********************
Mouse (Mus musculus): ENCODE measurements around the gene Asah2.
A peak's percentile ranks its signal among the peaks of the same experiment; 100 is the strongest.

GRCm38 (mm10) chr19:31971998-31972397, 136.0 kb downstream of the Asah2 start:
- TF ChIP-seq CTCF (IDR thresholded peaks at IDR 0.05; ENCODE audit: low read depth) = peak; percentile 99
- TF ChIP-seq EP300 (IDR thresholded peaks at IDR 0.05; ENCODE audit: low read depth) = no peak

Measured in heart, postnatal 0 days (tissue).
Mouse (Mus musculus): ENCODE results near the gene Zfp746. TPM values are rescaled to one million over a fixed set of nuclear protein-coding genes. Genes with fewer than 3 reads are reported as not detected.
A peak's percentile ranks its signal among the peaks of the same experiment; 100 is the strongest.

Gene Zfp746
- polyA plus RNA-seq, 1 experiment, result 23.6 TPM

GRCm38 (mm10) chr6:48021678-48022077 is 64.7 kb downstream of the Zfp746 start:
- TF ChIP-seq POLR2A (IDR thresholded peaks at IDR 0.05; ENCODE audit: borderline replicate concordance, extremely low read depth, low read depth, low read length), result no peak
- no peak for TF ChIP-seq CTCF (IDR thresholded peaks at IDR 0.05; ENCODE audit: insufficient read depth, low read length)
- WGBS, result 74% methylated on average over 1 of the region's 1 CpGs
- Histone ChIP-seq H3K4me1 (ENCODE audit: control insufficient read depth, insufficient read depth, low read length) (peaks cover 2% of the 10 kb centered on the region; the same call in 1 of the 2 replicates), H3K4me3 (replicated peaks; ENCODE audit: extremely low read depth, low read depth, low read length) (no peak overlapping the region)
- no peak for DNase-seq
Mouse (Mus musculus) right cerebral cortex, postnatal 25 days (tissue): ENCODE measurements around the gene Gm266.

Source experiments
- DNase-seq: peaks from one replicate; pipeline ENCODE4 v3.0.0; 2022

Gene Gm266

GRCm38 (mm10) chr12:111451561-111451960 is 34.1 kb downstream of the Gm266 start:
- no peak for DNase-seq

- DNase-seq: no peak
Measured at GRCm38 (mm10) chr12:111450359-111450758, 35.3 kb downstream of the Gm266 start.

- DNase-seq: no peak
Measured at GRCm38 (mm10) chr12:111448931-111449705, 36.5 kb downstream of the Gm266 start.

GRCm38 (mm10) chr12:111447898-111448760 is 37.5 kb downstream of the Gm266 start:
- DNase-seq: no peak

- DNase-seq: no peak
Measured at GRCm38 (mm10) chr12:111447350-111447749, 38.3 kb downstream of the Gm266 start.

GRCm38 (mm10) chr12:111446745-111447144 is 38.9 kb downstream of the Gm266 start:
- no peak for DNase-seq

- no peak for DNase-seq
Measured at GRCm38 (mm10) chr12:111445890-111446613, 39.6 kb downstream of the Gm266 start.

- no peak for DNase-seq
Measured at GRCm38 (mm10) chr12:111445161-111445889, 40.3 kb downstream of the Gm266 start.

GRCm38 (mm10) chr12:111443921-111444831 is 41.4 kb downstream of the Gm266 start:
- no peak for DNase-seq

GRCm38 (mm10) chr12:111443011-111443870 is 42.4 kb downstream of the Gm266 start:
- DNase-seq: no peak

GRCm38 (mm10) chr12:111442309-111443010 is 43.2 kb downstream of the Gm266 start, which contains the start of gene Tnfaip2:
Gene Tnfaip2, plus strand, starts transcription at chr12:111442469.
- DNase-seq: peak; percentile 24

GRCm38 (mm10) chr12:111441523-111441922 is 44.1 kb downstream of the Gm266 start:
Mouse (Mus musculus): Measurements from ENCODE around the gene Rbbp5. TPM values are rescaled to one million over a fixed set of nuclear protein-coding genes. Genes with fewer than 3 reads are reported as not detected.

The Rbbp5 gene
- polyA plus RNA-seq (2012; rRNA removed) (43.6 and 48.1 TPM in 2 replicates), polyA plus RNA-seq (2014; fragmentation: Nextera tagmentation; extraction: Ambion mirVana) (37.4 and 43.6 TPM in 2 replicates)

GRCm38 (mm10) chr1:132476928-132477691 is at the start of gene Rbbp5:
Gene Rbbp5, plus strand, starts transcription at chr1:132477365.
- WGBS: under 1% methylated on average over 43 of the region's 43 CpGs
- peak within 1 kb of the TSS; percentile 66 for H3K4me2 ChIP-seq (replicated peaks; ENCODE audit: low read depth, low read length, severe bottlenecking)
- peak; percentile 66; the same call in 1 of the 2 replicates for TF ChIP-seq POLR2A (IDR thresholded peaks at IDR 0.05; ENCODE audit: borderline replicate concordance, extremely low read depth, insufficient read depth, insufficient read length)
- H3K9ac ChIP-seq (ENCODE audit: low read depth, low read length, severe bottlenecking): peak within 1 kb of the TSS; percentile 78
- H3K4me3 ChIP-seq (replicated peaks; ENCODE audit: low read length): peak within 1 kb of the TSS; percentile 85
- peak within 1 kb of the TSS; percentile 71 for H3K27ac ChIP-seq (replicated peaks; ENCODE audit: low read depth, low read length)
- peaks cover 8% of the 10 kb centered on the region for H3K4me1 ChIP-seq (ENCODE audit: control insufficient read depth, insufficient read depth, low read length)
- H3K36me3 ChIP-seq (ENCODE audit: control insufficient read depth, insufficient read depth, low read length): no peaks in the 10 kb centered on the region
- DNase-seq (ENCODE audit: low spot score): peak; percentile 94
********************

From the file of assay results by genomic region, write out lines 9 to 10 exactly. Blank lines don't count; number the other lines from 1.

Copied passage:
Gene Zfp746
- polyA plus RNA-seq, 1 experiment, result 23.6 TPM